The Asia-Pacific partnership on clean development and climate: A retreat from the principle of common but differentiated responsibilities?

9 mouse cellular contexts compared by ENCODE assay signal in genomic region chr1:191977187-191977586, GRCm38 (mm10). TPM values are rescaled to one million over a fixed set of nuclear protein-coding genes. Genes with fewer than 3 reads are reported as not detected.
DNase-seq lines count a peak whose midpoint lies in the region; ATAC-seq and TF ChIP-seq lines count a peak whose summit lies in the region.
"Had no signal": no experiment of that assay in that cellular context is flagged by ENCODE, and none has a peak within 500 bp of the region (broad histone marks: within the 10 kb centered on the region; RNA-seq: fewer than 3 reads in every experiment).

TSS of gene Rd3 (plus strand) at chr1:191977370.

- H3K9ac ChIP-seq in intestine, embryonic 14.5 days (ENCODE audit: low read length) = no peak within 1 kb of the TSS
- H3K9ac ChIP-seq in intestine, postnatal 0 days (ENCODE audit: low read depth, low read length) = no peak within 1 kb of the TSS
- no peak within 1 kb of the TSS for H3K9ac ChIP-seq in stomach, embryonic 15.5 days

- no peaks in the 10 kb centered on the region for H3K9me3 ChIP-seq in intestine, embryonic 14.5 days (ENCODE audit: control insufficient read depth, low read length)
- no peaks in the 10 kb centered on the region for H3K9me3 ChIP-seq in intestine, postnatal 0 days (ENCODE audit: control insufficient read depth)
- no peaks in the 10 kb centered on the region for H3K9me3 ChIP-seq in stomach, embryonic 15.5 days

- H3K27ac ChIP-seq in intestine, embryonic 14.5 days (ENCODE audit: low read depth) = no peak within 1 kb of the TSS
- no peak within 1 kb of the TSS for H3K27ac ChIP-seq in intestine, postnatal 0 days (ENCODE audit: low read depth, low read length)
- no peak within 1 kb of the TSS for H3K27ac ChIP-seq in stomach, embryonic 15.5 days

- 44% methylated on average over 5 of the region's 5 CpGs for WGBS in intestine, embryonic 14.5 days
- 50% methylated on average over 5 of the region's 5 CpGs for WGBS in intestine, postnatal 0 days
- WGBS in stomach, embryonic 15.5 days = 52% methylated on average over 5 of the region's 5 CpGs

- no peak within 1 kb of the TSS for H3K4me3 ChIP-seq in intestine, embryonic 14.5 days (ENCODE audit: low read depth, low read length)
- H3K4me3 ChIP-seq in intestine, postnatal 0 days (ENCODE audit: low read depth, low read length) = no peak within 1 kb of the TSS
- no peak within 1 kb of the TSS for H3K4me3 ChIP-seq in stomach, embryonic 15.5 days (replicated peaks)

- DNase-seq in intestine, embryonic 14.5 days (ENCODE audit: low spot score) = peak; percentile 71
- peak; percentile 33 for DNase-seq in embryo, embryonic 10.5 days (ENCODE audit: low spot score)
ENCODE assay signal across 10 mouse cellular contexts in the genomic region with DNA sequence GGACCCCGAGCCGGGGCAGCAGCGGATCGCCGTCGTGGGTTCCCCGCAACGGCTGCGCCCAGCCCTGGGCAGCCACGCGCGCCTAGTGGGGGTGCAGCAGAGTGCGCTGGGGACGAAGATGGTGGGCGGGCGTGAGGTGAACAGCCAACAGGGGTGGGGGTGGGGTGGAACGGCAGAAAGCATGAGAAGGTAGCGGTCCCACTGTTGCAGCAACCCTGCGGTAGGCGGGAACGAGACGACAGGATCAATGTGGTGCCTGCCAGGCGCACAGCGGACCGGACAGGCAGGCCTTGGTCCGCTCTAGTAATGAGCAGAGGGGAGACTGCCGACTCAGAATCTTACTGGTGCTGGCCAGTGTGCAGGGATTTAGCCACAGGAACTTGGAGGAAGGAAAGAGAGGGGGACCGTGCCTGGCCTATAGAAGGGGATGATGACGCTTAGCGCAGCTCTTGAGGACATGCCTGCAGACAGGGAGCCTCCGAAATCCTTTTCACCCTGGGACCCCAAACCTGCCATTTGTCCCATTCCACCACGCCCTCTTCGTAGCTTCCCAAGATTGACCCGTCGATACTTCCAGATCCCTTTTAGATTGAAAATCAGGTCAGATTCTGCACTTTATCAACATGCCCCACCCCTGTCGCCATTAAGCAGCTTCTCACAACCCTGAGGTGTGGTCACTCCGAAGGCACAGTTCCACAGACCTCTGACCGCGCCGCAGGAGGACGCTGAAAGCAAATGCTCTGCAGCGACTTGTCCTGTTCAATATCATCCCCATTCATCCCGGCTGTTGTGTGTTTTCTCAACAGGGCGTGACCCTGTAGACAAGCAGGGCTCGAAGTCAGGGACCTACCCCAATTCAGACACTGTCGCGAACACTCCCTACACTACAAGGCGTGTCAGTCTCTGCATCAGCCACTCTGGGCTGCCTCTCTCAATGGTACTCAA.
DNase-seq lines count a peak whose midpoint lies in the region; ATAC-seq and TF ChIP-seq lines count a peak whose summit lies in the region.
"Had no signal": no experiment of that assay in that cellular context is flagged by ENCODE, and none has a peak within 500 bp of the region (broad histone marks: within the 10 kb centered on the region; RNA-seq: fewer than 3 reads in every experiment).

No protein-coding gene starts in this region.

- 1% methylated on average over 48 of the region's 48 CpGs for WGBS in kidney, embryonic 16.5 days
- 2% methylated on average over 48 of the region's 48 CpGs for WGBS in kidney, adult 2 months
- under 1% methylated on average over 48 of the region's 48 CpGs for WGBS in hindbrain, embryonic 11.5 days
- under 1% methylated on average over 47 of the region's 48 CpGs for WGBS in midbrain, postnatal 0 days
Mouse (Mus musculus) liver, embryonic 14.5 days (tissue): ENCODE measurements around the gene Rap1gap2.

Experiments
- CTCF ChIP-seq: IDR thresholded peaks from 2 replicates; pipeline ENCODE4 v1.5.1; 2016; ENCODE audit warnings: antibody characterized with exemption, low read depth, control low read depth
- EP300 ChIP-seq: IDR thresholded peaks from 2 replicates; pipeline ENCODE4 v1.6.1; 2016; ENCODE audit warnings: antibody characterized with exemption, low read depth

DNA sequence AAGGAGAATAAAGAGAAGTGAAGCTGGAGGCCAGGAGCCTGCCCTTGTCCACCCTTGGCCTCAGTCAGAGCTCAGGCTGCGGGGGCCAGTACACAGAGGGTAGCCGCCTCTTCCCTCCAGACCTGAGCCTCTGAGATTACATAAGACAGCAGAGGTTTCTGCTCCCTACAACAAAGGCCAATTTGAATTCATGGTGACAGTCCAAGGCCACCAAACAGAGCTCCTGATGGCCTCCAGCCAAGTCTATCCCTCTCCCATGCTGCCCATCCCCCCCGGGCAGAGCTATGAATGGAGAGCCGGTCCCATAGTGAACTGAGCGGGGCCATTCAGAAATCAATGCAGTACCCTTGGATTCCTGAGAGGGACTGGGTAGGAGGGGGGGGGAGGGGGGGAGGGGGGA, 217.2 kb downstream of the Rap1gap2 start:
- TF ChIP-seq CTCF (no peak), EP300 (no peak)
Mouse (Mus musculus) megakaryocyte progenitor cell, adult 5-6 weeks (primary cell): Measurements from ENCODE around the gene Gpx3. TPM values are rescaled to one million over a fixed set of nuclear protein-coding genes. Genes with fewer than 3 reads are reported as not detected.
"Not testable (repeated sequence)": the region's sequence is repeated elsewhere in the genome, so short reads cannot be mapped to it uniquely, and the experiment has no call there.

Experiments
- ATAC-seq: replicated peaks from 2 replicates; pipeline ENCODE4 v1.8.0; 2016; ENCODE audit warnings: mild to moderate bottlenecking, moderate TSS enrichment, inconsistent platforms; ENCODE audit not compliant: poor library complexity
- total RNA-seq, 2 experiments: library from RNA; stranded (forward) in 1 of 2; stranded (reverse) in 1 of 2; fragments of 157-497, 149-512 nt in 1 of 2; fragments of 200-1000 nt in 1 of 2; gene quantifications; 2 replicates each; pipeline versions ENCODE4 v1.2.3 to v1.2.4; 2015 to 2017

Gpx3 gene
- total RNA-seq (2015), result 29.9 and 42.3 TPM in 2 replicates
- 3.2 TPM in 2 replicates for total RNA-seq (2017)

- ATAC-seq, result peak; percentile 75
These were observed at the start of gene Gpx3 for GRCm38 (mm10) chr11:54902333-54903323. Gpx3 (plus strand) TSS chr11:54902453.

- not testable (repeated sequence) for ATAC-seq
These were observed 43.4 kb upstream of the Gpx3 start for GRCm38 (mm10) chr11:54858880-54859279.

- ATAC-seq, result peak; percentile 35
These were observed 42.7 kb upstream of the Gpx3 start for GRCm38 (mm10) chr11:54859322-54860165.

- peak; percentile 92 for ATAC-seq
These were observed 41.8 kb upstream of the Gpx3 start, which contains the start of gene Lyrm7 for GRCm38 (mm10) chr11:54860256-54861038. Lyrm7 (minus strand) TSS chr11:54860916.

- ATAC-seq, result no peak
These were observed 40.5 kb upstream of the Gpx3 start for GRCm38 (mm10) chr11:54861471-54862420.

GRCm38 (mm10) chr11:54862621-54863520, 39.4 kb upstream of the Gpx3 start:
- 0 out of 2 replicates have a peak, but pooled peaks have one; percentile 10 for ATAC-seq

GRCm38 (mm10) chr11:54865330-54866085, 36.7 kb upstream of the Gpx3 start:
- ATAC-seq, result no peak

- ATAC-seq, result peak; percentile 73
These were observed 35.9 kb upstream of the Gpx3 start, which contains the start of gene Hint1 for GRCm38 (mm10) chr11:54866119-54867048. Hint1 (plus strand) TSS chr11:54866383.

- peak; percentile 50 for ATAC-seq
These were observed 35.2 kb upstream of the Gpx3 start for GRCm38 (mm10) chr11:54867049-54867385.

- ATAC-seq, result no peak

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The Asia-Pacific Partnership on Clean Development and Climate ("APP") was formed in July 2005 by China, India, Japan, South Korea, Australia and the United States. Canada was accepted as the seventh partner nation of the APP in October 2007. The APP is a soft-law technology cooperation agreement on climate change that contains no international targets for greenhouse gas mitigation or formal differentiation in responsibility between developed and developing nations. The APP nations claim the partnership is consistent with the United Nations Framework Convention on Climate Change ("UNFCCC"). This article analyzes the founding documents and institutional structure of the APP to determine whether it is consistent with the key UNFCCC principle of "common but differentiated responsibilities" ("CBDR"). It is found that the APP fails to support important retributive and needs-based justice principles that are at the heart of the UNFCCC conception of CBDR. In weakening support for these justice principles the APP also fails to support the intra-generational equity aspects of sustainable development. The claims of consistency between the APP and the UNFCCC are therefore not justified.
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